Reflection and introspection¶
Julia provides a variety of runtime reflection capabilities.
The exported names for a
Module are available using
names(m::Module), which will return
an array of
Symbol elements representing the exported bindings.
names(m::Module,true) returns symbols for all bindings in
m, regardless of export status.
The names of
DataType fields may be interrogated
fieldnames(). For example, given the following type,
fieldnames(Point) returns an arrays of
elements representing the field names:
The type of each field in a
Point object is stored in the
types field of the
Point variable itself:
x is annotated as an
y was unannotated in the type definition, therefore
y defaults to the
Types are themselves represented as a structure called
fieldnames(DataType) gives the names for each field of
DataType itself, and
one of these fields is the
types field observed in the example above.
The direct subtypes of any
DataType may be listed using
subtypes(). For example, the abstract
has four (concrete) subtypes:
Any abstract subtype will also be included in this list, but further subtypes
thereof will not; recursive application of
subtypes() may be used to inspect
the full type tree.
The internal representation of a
DataType is critically important when interfacing with
C code and several functions are available to inspect these details.
isbits(T::DataType) returns true if
stored with C-compatible alignment.
fieldoffsets(T::DataType) returns the (byte) offset for each
field relative to the start of the type.
The methods of any generic function may be listed using
methods(). The method dispatch
table may be searched for methods accepting a given type using
Expansion and lowering
As discussed in the Metaprogramming section, the
macroexpand() function gives the unquoted and interpolated expression (
for a given macro. To use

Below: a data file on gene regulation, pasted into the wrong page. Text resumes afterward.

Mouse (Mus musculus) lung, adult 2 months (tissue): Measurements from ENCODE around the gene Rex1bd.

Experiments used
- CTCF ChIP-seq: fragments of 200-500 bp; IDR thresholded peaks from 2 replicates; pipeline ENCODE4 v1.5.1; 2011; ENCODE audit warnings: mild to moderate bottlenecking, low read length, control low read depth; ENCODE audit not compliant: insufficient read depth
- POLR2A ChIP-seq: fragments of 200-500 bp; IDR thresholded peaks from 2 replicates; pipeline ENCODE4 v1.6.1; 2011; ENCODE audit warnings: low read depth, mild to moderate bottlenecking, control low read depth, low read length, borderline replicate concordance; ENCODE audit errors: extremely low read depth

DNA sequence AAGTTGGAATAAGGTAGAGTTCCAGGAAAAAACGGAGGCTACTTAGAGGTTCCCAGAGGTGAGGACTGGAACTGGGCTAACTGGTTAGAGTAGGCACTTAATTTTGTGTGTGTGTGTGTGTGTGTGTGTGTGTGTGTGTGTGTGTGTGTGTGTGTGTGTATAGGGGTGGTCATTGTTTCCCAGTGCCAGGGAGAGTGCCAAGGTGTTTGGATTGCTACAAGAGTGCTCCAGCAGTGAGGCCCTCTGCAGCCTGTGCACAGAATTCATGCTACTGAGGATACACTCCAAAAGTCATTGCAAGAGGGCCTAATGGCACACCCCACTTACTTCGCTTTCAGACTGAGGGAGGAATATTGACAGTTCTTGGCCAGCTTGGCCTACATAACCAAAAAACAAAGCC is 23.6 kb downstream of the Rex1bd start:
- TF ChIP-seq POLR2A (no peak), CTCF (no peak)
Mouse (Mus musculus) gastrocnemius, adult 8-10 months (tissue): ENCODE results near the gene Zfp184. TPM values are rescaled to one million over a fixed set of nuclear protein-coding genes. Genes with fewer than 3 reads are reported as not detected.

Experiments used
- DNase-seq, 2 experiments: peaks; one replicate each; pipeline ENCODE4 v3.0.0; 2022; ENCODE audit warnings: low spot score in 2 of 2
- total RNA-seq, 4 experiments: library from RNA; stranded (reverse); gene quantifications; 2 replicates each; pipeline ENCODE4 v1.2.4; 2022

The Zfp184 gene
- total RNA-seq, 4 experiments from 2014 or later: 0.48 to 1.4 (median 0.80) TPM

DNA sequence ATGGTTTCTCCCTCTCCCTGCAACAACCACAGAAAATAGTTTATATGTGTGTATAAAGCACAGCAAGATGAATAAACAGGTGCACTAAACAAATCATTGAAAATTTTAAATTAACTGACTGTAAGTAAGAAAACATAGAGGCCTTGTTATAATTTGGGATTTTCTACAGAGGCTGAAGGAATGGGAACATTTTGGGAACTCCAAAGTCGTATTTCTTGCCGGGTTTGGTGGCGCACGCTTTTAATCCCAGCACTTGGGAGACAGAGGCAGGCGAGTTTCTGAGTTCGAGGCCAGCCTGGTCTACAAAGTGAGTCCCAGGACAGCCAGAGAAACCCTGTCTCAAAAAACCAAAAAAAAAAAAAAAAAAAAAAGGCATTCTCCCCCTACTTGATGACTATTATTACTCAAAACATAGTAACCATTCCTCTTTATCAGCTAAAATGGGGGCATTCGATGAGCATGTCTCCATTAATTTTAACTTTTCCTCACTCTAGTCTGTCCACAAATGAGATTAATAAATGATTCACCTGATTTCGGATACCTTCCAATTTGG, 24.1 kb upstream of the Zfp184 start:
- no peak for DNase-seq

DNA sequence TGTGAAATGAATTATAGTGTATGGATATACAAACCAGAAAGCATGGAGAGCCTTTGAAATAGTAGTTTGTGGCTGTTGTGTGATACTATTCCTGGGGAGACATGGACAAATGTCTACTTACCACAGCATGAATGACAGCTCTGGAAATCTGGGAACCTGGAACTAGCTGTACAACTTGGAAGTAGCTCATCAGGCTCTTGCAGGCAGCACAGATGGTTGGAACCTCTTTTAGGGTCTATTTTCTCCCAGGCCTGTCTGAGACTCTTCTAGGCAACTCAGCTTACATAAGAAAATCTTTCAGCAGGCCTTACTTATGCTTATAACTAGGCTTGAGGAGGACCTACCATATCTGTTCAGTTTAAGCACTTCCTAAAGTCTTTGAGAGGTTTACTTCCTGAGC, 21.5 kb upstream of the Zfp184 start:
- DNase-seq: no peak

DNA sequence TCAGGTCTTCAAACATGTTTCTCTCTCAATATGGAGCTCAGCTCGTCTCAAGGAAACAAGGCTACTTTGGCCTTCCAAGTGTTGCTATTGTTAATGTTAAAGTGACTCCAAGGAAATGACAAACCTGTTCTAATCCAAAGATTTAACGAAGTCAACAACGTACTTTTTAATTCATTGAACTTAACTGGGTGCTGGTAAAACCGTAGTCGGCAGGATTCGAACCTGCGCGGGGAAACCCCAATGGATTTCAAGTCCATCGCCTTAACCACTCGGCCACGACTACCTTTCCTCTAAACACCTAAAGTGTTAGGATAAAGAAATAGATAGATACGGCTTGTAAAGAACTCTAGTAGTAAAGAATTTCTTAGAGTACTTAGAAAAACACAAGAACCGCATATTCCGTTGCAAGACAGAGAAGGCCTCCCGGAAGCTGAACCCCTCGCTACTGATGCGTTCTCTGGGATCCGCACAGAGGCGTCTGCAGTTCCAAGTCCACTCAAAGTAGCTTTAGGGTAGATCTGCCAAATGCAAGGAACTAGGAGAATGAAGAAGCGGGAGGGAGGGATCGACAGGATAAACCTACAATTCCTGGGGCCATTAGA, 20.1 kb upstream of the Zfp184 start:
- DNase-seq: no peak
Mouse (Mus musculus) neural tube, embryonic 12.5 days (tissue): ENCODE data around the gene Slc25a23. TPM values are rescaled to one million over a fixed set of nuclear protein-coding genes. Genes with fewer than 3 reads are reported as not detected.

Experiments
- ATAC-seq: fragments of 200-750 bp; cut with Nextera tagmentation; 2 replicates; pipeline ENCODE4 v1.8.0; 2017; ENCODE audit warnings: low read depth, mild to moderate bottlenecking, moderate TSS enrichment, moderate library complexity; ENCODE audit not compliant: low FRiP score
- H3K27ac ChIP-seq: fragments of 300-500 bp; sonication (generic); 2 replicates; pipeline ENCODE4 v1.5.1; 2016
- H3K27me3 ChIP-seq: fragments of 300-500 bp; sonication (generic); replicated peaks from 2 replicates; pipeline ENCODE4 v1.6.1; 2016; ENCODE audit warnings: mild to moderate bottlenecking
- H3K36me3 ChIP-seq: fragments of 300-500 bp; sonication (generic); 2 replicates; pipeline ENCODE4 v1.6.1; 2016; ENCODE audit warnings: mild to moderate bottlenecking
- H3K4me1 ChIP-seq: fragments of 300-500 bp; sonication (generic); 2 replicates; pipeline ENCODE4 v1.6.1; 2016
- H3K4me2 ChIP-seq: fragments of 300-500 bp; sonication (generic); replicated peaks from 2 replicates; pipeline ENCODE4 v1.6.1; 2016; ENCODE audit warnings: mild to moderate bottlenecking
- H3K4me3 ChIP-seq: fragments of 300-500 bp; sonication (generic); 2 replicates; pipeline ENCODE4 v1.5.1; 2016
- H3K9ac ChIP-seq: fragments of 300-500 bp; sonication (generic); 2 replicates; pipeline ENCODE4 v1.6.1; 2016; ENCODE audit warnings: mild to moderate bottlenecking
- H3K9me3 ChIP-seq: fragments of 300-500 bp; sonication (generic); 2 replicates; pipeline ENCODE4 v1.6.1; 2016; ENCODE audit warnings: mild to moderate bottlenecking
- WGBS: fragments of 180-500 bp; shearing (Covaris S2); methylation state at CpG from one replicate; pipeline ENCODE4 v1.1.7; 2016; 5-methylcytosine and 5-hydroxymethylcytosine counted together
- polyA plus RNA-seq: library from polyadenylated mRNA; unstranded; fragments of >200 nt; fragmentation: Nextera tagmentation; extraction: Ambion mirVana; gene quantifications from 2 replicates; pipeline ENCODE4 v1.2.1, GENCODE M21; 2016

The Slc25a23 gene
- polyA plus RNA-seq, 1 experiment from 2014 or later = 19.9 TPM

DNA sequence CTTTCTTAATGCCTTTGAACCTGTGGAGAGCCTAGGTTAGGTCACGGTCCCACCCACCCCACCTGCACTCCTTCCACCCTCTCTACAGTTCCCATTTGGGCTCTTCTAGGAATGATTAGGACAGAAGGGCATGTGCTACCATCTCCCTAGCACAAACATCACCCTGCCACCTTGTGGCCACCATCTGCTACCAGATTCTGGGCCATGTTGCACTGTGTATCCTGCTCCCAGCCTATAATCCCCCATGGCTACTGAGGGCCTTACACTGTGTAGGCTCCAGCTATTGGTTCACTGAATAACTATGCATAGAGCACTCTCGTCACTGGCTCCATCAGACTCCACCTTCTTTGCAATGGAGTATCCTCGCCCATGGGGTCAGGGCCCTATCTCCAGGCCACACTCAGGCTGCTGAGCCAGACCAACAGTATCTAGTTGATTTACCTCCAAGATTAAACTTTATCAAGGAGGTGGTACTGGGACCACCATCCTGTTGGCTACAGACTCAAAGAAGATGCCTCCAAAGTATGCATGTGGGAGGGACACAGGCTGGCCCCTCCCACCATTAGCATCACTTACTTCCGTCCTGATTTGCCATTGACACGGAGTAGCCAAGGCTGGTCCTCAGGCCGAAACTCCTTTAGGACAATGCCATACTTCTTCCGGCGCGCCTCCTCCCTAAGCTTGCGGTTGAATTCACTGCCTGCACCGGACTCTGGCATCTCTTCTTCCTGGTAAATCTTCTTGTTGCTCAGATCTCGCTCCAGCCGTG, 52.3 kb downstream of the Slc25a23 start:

quote the expression block itself (otherwise,
the macro will be evaluated and the result will be passed instead!). For example:
dump() are used to display S-expr style views
and depth-nested detail views for any expression.
expand() function gives the
lowered form of any expression and is of particular
interest for understanding both macros and top-level statements such as function declarations and
julia>expand(:(f()=1)):($(Expr(:method,:f,:((top(svec))((top(apply_type))(Tuple),(top(svec))())),AST(:($(Expr(:lambda,Any,Any[Any,Any,0,Any],:(begin# none, line 1:return1end))))),false)))
Intermediate and compiled representations
Inspecting the lowered form for functions requires selection of the specific method to display,
because generic functions may have many methods with different type signatures. For this purpose,
method-specific code-lowering is available using
and the type-inferred form is available using
highlighting to the output of
code_typed() (see @code_warntype).
Closer to the machine, the LLVM intermediate representation of a function may be printed using by
code_llvm(f::Function,(Argtypes...)), and finally the compiled machine code is
code_native(f::Function,(Argtypes...) (this will trigger JIT
compilation/code generation for any function which has not previously been called).
For convenience, there are macro versions of the above functions which take standard function calls and expand argument types automatically: